The two bond over their peculiar experience and also over their past dealings of love and loss. The next morning, the pace picks back up again when the parties involved are called to the police station to be confronted– however, by now the film feels a little dragged out. After prolonged anxiety and the characters’ stories beginning to seem like they are falling apart, the film ends in a strange and unexpected way, leaving the audience to wonder if love trumps all.
Grief and love (and the lack of nuance) in Merry Christmas
Although we mostly see the events that transpire through Albert’s lens, Maria is arguably the main protagonist of Merry Christmas. And while the lives, backstories and personalities of the two converge quite convincingly, Albert does come off as the more nuanced character. Both characters carry some form of trauma and pain from their previous relationships as well as their general feeling of isolation which is something their bond over. But Maria comes off rather as a damsel in distress, especially since Albert is always more than happy to lend a hand. In the attempts to make viewers sympathise with her character and empathise for her, the audience rather ends up feeling pity towards her. Her story revolves mostly around the men she is attached to as well as her daughter. The blow of this is attempted to be lightened when she takes more autonomy towards the latter half of the film.
The problem however remains that her character does come off as slightly underdeveloped since the depth of her life experiences do not translate in her personhood due to a lack of nuance. And while there is a brief attempt to explore gender dynamics in public interactions and interactions that may potentially turn romantic, it is shut down too soon because of the everturning nature of the plot.
Raghavan’s attempt with the plot is to carry on his signature neo-noir style while incorporating elements of romance into the story. For the most part, this works out well aside from the fact that there is too much going on, especially in terms of the messaging of the film. While primarily a crime-thriller, the underlying themes of Merry Christmas are that of love and togetherness, which is an interesting mixture. There is a jarring dichotomy between love and violence taken up in the film which may even be slightly too much to swallow. The violence that takes place in the film is directed quite strangely towards the visible death of a romance, posing the two routes to be taken as either violence or sacrifice.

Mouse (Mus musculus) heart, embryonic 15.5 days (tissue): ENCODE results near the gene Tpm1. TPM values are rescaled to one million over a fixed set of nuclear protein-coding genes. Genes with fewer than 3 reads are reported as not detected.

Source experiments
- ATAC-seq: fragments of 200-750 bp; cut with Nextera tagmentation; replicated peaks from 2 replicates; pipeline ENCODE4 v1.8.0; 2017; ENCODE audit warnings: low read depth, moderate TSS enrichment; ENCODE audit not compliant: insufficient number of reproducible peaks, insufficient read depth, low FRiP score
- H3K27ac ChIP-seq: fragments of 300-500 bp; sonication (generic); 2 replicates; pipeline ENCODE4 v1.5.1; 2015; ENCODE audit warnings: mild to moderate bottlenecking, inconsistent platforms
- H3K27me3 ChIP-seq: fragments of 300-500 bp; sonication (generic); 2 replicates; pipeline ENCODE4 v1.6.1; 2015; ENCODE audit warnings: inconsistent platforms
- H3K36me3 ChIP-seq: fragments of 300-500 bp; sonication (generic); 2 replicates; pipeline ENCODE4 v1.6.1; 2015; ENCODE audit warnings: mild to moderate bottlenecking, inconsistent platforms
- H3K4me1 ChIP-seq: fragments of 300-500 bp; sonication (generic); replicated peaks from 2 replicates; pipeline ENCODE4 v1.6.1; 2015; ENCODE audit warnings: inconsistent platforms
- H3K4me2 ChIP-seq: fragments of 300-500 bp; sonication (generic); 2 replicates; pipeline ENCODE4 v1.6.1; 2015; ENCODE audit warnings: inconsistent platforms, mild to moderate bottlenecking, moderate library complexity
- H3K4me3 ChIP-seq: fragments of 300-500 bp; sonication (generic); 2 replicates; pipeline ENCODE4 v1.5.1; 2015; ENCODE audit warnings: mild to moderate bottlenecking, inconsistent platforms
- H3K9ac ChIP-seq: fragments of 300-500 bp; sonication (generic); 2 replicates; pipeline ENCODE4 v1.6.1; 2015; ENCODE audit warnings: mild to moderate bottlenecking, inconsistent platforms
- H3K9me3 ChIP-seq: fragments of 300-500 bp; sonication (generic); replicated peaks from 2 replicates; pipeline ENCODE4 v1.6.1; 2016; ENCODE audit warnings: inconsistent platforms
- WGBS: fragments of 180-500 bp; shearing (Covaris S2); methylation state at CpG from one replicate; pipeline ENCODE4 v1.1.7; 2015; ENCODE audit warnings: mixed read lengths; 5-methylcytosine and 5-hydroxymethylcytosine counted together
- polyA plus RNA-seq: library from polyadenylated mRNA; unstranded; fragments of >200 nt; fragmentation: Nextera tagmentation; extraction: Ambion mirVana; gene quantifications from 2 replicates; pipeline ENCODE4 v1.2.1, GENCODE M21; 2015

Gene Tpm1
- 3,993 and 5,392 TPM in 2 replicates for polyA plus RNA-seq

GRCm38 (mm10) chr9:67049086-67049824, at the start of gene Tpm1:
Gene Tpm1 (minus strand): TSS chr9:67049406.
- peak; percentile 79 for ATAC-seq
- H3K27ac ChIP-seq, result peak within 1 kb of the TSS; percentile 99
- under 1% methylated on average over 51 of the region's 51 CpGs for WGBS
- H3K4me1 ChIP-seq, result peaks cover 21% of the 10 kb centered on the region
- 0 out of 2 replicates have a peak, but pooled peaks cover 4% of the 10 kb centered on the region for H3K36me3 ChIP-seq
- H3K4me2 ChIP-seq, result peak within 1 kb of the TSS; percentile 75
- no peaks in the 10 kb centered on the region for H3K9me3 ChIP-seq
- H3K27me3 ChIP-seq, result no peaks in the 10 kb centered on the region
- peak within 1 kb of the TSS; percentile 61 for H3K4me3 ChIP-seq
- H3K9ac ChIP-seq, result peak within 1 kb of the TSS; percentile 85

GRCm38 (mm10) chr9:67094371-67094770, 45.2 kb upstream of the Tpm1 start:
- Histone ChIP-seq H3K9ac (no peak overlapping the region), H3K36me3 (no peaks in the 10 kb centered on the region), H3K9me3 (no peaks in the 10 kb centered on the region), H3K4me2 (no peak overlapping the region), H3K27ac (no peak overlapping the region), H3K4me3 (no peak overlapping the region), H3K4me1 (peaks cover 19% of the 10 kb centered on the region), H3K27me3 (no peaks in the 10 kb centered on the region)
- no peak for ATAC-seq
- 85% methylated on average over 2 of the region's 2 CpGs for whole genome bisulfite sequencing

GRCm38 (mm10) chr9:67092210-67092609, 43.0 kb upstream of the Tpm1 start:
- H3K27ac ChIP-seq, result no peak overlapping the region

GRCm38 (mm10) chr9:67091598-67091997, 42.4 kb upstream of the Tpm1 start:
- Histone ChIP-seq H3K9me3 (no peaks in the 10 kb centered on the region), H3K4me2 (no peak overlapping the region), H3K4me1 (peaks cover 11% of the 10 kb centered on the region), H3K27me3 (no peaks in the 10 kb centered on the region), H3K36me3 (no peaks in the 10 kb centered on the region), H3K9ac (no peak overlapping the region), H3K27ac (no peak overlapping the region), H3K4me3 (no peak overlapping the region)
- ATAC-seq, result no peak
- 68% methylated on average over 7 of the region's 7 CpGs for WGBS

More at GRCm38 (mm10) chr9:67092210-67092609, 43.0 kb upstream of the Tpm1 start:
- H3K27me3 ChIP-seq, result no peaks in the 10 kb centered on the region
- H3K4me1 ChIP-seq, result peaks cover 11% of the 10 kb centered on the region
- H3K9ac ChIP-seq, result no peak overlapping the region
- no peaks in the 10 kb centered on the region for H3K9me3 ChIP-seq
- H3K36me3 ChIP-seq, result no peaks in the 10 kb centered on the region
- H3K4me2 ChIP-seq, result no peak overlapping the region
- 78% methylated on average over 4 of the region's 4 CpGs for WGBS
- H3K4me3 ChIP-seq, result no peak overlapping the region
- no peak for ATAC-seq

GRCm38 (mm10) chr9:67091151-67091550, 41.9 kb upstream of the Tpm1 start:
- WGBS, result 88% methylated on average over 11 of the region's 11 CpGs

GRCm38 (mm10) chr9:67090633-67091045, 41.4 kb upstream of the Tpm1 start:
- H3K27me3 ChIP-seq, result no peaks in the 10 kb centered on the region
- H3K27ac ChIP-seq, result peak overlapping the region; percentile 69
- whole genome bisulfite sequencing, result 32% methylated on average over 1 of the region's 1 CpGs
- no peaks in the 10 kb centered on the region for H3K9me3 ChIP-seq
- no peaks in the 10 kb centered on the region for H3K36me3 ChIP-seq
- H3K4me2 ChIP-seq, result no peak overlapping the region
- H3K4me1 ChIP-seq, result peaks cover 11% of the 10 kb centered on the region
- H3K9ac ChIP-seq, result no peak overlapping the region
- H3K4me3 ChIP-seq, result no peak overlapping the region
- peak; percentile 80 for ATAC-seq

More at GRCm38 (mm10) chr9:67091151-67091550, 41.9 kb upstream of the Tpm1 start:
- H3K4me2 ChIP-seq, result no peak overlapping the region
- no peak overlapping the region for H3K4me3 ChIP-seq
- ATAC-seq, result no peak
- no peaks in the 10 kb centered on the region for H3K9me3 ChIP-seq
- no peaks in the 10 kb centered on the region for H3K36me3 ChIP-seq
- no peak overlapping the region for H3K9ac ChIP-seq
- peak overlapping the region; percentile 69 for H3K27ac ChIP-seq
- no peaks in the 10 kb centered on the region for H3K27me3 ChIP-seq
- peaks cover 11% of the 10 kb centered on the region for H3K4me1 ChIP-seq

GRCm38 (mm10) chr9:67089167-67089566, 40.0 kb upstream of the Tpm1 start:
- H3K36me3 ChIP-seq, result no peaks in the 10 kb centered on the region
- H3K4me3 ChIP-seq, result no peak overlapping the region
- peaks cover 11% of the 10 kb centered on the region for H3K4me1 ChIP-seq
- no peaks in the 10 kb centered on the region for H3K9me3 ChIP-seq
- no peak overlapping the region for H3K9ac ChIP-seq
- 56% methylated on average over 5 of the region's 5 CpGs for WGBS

It brings up the question of justice within its own murky morals and in doing so, it joins the long list of films that co opt social commentary into their story, sadly falling a little flat. That being said, it still, compared to several other films of similar themes, addresses grief well as it acknowledges the different kinds of griefs and people’s very personal relationship with it.
The main pitfall of Merry Christmas is perhaps that there was too much going on, not only in terms of events unfolding but in terms of the many things the film was trying to say. It leaves you heavier than you would expect but still makes for a fun watch. The visuals, especially in terms of the colours and the set design, are something to marvel at. The film’s smaller characters played by Radhika Apte, Tinnu Anand and Ashwini Kalsekar deliver memorable performances. The songs capture the era it is set in very aptly and the score sets in an anxious mood for the film alongside being used as a surprising plot device.
Merry Christmas could have either been treated more lightly, without attempting to approach serious topics or discussions, or the unnecessary plot complications could have been put to a back burner, with the filmmaker focussing on its messaging about relationships and justice instead. Had it chosen one route of the two, it would have made for a much tighter, more appreciable film.